Asian stock markets have risen for a second consecutive day on optimism that government rescue efforts will heal the stricken global financial system. Japanese stocks soared by 14 percent. In Australia, investors were encouraged by Prime Minister Kevin Rudd's plan to spend billions of dollars to strengthen the economy. From Sydney, Phil Mercer reports.
Japan lead the gains in Asian markets Tuesday as the benchmark Nikkei 225 index surged by more than 1,100 points, or 14 percent - a stunning reversal after plunging nearly 10 percent Friday.
It was the Nikkei's biggest single-day gain in history.
The positive mood has been repeated across the region.
Stock prices in South Korea, the Philippines and Indonesia jumped by more than six percent, and key indexes in Australia and Hong Kong rallied more than three percent.
The recovery in Australian stocks, which went into freefall at the end of last week, followed a decision by the government to spend more than $7 billion to try to stave off recession.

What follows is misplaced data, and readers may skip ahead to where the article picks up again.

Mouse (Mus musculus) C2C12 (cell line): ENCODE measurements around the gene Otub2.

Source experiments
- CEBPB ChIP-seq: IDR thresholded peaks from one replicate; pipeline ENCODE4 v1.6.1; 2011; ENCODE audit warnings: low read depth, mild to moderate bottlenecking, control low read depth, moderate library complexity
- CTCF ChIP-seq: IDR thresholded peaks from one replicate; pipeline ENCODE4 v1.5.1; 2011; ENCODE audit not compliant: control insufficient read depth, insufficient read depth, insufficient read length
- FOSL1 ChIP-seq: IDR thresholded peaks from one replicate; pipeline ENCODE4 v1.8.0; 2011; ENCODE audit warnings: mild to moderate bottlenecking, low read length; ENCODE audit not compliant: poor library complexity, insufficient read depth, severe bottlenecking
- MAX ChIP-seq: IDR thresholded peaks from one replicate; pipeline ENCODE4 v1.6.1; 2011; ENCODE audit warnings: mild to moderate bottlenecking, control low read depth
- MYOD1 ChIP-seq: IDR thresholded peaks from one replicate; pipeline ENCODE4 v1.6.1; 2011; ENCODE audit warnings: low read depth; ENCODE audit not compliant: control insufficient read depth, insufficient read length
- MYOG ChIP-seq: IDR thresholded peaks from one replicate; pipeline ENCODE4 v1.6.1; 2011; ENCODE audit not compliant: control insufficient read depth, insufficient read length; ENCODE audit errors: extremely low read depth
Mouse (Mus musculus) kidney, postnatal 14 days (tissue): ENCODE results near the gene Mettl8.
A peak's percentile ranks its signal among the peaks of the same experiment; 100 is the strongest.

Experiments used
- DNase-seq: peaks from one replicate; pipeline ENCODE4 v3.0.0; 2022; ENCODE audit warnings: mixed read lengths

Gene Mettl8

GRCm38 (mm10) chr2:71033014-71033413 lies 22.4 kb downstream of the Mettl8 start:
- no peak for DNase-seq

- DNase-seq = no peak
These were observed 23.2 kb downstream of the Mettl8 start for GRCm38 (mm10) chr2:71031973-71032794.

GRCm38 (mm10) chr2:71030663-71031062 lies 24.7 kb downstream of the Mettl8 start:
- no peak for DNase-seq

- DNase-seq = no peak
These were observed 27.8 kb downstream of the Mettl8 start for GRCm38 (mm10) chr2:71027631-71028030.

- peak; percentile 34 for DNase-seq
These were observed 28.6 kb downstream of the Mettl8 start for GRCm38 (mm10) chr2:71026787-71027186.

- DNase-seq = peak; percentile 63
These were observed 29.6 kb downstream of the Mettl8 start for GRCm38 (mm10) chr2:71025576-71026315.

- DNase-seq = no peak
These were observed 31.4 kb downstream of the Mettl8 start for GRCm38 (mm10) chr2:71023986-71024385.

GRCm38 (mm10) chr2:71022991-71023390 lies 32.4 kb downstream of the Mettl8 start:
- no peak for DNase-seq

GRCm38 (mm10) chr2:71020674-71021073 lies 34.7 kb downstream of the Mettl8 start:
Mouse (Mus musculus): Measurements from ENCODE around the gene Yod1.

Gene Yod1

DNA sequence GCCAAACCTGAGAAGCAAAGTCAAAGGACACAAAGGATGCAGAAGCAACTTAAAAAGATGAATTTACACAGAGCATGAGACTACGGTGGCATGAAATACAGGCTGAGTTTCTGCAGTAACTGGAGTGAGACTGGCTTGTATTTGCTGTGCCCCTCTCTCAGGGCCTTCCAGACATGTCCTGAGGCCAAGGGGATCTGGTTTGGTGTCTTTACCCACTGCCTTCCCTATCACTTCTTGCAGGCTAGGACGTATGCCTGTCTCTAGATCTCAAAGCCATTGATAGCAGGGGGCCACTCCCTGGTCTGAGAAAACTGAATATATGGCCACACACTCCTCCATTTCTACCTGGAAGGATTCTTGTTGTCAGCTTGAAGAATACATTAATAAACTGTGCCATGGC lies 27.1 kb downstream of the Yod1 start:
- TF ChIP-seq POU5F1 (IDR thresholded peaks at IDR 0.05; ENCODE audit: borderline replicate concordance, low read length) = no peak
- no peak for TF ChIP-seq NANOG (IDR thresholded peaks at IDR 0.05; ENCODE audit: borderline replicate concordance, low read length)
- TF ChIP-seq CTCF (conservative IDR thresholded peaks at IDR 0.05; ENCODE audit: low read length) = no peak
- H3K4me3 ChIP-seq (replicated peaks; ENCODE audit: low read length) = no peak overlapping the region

The funds will come from the budget surplus, which has been amassed largely on the back of a mining boom that has seen vast quantities of Australian minerals exported to China and India.
Some economists say the stimulus package may not be enough to prevent Australia slipping into a recession after 17 years of uninterrupted growth.
In a nationwide address, Australian Prime Minister Kevin Rudd was optimistic about the future, but said that immediate action was needed.
"The global financial crisis has entered into a new, dangerous and damaging phase, one which goes to the real economy, growth and jobs," said Mr. Rudd. "And that is why the government has decided to act decisively and early on the question of this economic security strategy for the future; an economic security strategy to help underpin positive economic growth into the future and to provide practical support for households."
The recovery of Asian stock markets followed a surge in the Dow Jones Industrial Average, which gained more than 11 percent Monday - its biggest one-day gain since 1933.
Investors were reacting to efforts by the U.S. government to inject capital into banking system to stimulate lending, which has dried up in the global credit meltdown.